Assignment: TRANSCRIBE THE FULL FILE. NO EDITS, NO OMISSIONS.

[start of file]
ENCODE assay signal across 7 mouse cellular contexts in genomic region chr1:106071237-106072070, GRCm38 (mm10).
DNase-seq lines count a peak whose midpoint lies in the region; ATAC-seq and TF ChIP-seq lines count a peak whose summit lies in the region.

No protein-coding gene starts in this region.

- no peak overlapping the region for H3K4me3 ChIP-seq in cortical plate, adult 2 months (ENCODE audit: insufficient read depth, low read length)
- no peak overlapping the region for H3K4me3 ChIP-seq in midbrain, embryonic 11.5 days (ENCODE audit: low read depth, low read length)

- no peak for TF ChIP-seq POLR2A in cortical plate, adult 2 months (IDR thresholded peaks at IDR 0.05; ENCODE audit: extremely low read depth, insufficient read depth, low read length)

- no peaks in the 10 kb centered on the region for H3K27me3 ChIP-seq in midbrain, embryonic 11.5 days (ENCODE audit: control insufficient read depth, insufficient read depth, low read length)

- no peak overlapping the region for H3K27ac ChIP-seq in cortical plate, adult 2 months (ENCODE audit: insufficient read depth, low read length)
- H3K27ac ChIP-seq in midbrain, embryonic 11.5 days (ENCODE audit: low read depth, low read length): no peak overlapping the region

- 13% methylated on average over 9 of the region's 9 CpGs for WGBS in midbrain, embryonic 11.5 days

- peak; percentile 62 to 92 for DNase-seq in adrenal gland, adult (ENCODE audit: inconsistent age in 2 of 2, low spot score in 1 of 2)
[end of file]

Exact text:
ENCODE assay signal across 7 mouse cellular contexts in genomic region chr1:106071237-106072070, GRCm38 (mm10).
DNase-seq lines count a peak whose midpoint lies in the region; ATAC-seq and TF ChIP-seq lines count a peak whose summit lies in the region.

No protein-coding gene starts in this region.

- no peak overlapping the region for H3K4me3 ChIP-seq in cortical plate, adult 2 months (ENCODE audit: insufficient read depth, low read length)
- no peak overlapping the region for H3K4me3 ChIP-seq in midbrain, embryonic 11.5 days (ENCODE audit: low read depth, low read length)

- no peak for TF ChIP-seq POLR2A in cortical plate, adult 2 months (IDR thresholded peaks at IDR 0.05; ENCODE audit: extremely low read depth, insufficient read depth, low read length)

- no peaks in the 10 kb centered on the region for H3K27me3 ChIP-seq in midbrain, embryonic 11.5 days (ENCODE audit: control insufficient read depth, insufficient read depth, low read length)

- no peak overlapping the region for H3K27ac ChIP-seq in cortical plate, adult 2 months (ENCODE audit: insufficient read depth, low read length)
- H3K27ac ChIP-seq in midbrain, embryonic 11.5 days (ENCODE audit: low read depth, low read length): no peak overlapping the region

- 13% methylated on average over 9 of the region's 9 CpGs for WGBS in midbrain, embryonic 11.5 days

- peak; percentile 62 to 92 for DNase-seq in adrenal gland, adult (ENCODE audit: inconsistent age in 2 of 2, low spot score in 1 of 2)